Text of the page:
Greenblatt goes on to say that the effectiveness of these works fades because the cultural boundaries change over time (although with the example of Huck Finn either it is not true, or perhaps more time needs to go by in order for it to be true). So, Greenblatt concludes that the “awareness of culture as a complex whole can help us recover” a “sense of the stakes that once gave readers pleasure and pain” by “leading us to reconstruct the boundaries upon whose existence the works were predicated” (437). To do this Greenblatt suggests we ask certain questions such as:

1. What kinds of behavior, what models of practice, does this work seem to enforce?
2. Why might readers at a particular time and place find this work compelling?
3. Are there differences between my values and the values implicit in the work I am reading?
4.Upon what social understanding does the work depend?
5. Whose freedom of thought or movement might be constrained implicitly or explicitly by this work?

6. What are the larger social structures with which these particular acts of praise or blame might be connected.

Greenblatt says that these questions are meant to “heighten our attention to features of the literary work that we might not have noticed” as well as to “connections among elements within the work” (438). He is sure to emphasize that although a cultural examination does require the use of resources outside the text that these resources do not replace the need for a close examination of the text itself.

One of the main things to note, as Tiffany and Vanessa and Dena did on their blogs. is that Greenblatt asserts that learning about the culture from which they came is a way to learn about the works as much as those works are a reference to help us learn about that cultural world from which they came, as an absorption of the boundaries and limits that once existed. So if the exploration of a culture leads to greater understanding of the work, than the exploration of the literature leads to a greater understanding of the culture. That is what a liberal education does for us (hence why American Literature is offered as a U.S. Cultures class to non-majors here at SHU).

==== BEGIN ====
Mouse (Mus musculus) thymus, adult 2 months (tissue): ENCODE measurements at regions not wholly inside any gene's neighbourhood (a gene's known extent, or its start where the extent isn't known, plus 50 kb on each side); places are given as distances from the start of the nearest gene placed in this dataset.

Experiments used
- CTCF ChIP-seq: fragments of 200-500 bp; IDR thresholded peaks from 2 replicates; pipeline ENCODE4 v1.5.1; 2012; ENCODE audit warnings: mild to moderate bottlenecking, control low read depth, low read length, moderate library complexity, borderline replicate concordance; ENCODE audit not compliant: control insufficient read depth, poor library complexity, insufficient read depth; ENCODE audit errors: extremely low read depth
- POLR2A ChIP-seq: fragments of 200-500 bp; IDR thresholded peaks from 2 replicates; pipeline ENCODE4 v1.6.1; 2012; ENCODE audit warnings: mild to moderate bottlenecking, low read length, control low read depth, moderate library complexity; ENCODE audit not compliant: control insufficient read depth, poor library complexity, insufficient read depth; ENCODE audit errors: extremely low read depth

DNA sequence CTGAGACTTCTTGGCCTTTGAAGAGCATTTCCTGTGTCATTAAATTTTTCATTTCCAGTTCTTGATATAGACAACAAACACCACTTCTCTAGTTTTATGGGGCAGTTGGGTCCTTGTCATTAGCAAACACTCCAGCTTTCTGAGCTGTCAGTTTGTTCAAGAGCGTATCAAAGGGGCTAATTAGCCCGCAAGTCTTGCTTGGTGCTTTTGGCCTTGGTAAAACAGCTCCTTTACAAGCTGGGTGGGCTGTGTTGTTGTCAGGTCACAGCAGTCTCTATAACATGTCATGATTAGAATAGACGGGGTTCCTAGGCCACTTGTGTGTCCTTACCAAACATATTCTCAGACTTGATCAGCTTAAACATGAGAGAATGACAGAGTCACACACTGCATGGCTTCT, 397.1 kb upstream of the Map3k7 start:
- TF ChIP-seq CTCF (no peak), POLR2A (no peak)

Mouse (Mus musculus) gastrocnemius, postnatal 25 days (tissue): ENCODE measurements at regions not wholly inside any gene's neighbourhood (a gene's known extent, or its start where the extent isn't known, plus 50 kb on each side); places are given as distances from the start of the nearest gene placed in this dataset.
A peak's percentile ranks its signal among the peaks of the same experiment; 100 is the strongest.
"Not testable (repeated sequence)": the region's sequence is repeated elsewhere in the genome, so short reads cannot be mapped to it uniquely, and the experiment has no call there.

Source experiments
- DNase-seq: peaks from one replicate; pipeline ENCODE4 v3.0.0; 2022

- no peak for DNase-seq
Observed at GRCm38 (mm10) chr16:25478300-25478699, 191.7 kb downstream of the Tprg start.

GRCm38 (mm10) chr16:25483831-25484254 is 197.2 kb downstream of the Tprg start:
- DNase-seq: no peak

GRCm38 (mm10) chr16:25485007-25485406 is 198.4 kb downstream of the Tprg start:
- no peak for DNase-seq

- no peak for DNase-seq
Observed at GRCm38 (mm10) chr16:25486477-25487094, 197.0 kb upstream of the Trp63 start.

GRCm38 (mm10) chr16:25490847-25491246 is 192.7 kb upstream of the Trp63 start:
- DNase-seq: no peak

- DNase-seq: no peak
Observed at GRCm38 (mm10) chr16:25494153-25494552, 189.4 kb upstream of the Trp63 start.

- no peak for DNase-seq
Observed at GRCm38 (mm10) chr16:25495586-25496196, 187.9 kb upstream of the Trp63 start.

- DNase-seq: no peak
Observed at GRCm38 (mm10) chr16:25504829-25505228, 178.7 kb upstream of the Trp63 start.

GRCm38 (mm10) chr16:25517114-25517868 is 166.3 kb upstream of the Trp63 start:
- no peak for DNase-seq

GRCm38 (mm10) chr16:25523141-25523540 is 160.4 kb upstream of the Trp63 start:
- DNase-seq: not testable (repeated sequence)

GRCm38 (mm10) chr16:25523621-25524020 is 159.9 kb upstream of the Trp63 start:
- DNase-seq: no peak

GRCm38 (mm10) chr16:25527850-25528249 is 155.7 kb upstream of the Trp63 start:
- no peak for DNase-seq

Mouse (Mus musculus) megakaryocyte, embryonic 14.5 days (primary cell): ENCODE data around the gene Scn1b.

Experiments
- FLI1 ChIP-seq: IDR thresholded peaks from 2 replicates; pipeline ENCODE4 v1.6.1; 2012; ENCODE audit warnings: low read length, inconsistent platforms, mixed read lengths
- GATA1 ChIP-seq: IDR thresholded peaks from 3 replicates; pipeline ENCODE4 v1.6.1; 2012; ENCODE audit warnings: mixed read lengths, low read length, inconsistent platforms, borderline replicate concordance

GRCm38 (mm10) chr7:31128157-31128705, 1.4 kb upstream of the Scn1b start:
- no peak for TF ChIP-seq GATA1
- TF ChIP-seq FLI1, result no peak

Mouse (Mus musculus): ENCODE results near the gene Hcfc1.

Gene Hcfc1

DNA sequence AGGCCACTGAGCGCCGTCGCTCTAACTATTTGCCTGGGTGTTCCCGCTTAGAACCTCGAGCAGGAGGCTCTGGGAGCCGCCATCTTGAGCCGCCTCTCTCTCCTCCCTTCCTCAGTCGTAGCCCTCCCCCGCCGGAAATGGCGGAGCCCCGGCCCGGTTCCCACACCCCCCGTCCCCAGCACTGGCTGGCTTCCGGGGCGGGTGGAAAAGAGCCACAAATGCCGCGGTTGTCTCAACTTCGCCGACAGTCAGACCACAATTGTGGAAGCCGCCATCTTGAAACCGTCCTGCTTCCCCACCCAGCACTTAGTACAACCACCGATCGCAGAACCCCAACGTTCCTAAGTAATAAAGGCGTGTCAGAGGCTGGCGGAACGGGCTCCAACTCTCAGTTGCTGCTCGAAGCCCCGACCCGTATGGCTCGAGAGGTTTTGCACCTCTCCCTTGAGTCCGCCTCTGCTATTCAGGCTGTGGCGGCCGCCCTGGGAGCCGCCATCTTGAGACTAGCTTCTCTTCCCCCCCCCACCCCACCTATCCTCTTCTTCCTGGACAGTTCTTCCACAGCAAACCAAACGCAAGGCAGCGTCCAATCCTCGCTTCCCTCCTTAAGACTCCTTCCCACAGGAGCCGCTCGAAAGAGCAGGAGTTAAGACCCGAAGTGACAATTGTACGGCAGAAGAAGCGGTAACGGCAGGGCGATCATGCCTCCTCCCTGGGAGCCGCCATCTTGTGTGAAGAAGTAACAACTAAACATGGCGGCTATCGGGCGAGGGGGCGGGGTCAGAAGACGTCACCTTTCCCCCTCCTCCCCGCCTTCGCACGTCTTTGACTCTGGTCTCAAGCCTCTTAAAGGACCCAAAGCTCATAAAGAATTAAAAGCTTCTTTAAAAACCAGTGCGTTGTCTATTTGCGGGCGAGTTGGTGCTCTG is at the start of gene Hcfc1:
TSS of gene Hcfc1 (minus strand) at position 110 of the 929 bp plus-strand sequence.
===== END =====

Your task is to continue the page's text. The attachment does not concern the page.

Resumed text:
As an example, Greenblatt references Shakespeare's As You Like It and talks about its commentary on manners and the ideas of proper "cultivation," both making fun of the customs of the day, as well as participating in it because " for even as his plays represent characters engaged in negotiating the boundaries of their culture, the plays also help to establish and maintain those boundaries" (439).

Jay uses a quotation from Greenblatt on his blog that emphasizes the usefulness of literature to affect culture:
"In any culture there is a general symbolic economy made up of the myriad signs that excite human desire, fear, and aggression. Through their ability to construct resonant stories, their command of effective imagery, and all above their sensitivity to the greatest collective creation of culture-- language-- literary artists are skilled at manipulating this economy" (Greenblatt 440).

One thing I noticed about Greenblatt's essay, is his ability to incorporate ideas that belong to other forms of literary criticism (which is significant since we talked about culture being all-encompassing, so it makes sense that the cultural criticism would be as well). So, on that note I would once again like to emphasize that Greenblatt seems to see literature as a signifier for culture (again getting back to that de Mann stuff!) and he sees it as intertextual as well when he states that "A culture is a particular network of negotiations for the exchange of material goods, ideas, and ...people" (439).

To close, I could like to point out this idea of mobility of culture and the role literature plays in it. The constraints mentioned earlier mean nothing without the implication of movement because of everything was still, we would not need boundaries. But, authors "take symbolic materials from one zone of the culture and move them to another, augmenting their emotional force, altering their significance, linking them with other materials taken from a different zone, changing their place in a larger social design" (440).

Posted by LorinSchumacher at April 26, 2007 10:51 AM